Friday, November 12, 2010

More Mak Misc

Yes, indeed, left a couple of things out.

The Met premier of this great opera waited until 1996, amazingly. They'd managed to stage Jenufa in the 1920s, with the glamorous Maria Jeritza in the title role. What an EM she would have been!

But the Met premier of Makropulos was dogged by fate. At the first performance, tenor Richard Versailles, singing Vitek, climbed the ladder in Kolanaty's office, sang a few lines, then fell to the stage, dead of a heart attack. The second performance got snowed out. The performances after that were a triumph for Jessye Norman and the rest of the cast.

The Met performed Makropulos in English, and I have to say, it's a tough choice. The opera is mighty talky, to the point where the supertitles are really a distraction from what's on stage. But the opera is firmly tied to the rhythm and snap of Czech, and there would be losses going either way.

Another surprise about this opera, or maybe I shouldn't be surprised: there is only one video available. It is a well conducted production from Glyndbourne, led by Andrew Davis in non-sluggish mode. The cast is extremely strong, with Kim Begley a superb Gregor, Victor Braun a suave and smooth Prus, Andrew Shore as Kolanaty, and the young Christopher Ventris as Janek. But...and this is a big but...it's the theatrically-vivid, vocally-threadbare Anja Silja as EM. She is a trial to the ears.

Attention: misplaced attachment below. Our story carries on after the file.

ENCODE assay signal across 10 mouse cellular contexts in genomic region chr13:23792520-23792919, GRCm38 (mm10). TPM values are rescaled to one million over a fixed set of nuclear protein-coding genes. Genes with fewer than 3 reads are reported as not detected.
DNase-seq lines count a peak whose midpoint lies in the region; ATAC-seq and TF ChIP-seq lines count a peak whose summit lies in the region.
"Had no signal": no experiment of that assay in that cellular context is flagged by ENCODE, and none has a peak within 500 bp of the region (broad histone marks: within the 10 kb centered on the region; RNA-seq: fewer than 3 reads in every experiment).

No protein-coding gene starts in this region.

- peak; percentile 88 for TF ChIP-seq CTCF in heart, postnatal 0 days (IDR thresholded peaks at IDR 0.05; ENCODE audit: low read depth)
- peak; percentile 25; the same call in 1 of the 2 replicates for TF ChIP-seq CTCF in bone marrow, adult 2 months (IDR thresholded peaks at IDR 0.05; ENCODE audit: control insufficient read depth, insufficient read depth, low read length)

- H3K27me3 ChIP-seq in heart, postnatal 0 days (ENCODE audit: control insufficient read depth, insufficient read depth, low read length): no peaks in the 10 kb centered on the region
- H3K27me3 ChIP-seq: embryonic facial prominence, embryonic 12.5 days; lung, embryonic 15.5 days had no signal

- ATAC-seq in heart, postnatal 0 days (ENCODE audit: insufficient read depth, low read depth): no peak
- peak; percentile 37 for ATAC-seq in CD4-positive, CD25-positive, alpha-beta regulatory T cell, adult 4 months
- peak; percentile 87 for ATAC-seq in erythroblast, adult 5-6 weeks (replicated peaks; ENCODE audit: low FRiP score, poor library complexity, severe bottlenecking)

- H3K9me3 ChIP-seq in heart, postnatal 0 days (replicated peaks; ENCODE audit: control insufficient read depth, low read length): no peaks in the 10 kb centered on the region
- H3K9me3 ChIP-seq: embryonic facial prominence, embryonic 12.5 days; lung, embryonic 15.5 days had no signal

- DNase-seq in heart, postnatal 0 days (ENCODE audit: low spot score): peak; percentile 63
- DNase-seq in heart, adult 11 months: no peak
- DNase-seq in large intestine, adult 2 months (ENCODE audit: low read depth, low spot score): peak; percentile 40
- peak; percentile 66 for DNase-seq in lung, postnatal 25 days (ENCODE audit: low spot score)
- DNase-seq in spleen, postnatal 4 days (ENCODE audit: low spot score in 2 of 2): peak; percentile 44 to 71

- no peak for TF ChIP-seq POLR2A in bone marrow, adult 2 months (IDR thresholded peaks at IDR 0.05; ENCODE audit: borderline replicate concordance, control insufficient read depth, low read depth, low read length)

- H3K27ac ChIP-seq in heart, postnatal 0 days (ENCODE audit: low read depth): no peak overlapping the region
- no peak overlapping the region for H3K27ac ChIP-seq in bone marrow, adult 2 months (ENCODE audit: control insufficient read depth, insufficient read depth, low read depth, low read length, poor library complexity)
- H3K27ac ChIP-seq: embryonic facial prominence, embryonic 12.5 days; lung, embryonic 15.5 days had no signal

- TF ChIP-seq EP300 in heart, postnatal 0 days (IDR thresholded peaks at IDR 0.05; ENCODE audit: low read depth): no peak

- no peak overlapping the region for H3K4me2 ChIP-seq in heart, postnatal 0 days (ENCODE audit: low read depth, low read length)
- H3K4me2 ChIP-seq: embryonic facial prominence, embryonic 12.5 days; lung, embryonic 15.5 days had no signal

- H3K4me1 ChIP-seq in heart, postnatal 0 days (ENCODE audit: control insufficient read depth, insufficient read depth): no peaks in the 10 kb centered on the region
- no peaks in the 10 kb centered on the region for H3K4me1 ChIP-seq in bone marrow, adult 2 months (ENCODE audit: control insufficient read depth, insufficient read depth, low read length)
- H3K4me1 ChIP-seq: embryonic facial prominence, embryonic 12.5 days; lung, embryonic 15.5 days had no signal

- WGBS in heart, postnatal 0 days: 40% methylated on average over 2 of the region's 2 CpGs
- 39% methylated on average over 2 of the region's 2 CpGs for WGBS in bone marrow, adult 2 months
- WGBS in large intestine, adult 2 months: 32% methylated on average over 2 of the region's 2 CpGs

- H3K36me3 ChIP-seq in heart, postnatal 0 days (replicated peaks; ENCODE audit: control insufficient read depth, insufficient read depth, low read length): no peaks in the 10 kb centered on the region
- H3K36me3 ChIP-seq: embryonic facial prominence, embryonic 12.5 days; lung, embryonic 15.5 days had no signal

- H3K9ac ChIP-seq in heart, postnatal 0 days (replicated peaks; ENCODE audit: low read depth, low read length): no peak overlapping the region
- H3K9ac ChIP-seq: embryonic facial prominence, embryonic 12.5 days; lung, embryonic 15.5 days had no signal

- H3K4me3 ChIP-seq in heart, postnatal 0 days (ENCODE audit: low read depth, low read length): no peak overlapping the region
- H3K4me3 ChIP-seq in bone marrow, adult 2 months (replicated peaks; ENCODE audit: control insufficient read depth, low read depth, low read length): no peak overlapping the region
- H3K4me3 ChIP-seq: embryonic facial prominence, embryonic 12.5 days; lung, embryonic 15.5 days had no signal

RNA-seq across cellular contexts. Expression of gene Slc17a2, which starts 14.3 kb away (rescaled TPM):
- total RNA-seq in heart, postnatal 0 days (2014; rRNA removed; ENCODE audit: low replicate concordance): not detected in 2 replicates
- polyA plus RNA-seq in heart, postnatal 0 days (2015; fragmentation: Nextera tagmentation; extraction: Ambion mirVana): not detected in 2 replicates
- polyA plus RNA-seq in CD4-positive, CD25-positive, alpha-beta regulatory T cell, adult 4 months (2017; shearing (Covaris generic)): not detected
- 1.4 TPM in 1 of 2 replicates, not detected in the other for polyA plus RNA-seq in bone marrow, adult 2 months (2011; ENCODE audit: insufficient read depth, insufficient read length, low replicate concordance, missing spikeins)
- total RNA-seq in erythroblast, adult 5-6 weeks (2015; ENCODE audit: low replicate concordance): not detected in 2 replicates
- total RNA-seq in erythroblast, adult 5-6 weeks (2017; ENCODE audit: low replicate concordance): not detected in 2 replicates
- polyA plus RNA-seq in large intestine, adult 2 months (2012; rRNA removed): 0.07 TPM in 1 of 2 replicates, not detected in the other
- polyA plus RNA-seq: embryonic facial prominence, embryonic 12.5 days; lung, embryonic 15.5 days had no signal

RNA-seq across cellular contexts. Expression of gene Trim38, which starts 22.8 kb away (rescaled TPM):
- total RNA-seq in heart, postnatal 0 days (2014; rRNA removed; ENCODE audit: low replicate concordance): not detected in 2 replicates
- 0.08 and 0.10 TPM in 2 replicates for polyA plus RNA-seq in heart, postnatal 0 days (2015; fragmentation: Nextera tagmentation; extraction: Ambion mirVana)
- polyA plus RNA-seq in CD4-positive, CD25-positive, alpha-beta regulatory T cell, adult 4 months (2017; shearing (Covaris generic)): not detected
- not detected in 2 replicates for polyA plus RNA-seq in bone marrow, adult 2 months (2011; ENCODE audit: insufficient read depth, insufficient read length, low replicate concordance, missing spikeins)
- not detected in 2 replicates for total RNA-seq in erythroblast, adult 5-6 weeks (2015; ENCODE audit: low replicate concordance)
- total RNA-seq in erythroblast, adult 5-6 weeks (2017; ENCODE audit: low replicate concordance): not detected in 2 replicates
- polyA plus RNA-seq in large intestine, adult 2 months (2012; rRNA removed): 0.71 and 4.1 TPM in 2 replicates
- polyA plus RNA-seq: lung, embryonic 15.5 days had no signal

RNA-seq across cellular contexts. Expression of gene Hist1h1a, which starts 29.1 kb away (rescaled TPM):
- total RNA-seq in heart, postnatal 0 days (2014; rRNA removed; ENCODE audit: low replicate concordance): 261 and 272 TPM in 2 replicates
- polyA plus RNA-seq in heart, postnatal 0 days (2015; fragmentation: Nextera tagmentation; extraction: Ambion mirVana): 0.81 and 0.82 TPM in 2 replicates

So I see an opportunity for San Francisco Opera: put out a competing DVD with the magnificent Mattila.


sfmike said...

Jesus, I saw Anja Silja sing this at the San Francisco Opera in the 1970s. When was the Glyndebourne performance from? That Silja production was also in English and it doesn't even begin to work. If ever there was an opera composer who needs to be sung in their native language, it is Janacek. Particularly in this opera and his final one, "The House of the Dead," he was trying to transcribe the music of actual speech somewhere between natural talk, expressionist sprechstimme, and operatic singing. It was an amazing accomplishment we're still just beginning to absorb.

Lisa Hirsch said...

It's from 1995, far as I can tell, and she is...ah....stretched and clearly trying to hold it together.